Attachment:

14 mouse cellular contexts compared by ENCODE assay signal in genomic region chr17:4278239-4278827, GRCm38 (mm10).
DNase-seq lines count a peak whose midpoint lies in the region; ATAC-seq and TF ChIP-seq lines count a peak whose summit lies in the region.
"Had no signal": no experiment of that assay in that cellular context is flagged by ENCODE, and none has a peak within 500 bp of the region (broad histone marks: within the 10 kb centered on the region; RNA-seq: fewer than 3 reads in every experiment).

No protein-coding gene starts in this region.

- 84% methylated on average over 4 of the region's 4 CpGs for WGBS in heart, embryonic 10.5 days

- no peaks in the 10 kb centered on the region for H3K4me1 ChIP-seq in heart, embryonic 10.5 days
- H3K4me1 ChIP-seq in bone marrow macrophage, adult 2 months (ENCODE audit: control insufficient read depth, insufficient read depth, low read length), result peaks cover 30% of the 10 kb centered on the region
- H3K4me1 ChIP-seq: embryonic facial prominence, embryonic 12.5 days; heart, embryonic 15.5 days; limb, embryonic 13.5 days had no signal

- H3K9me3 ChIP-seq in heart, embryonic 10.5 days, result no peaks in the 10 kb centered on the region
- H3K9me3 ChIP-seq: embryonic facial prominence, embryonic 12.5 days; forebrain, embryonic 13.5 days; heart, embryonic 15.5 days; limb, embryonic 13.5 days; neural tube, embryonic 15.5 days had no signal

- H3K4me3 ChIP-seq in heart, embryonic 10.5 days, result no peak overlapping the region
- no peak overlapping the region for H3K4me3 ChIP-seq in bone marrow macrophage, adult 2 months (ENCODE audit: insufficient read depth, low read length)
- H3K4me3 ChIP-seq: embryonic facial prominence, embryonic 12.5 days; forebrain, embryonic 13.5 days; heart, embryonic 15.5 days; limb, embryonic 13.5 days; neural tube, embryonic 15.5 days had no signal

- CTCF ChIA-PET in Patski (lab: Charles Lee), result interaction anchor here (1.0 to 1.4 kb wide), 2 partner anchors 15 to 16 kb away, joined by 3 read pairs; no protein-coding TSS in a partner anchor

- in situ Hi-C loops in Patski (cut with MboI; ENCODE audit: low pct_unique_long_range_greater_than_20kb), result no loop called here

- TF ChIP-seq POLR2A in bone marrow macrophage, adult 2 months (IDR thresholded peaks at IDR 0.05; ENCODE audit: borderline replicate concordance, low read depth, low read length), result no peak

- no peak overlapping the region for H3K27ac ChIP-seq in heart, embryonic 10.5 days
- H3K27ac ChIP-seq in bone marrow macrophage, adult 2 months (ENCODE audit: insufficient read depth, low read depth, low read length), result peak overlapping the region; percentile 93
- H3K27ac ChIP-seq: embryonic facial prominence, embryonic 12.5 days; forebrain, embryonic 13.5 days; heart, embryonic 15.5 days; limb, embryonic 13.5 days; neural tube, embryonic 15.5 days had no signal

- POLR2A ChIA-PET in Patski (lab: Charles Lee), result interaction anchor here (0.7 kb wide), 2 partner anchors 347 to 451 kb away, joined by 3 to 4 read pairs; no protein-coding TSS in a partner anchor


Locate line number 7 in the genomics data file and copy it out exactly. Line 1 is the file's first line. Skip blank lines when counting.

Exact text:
- H3K4me1 ChIP-seq in bone marrow macrophage, adult 2 months (ENCODE audit: control insufficient read depth, insufficient read depth, low read length), result peaks cover 30% of the 10 kb centered on the region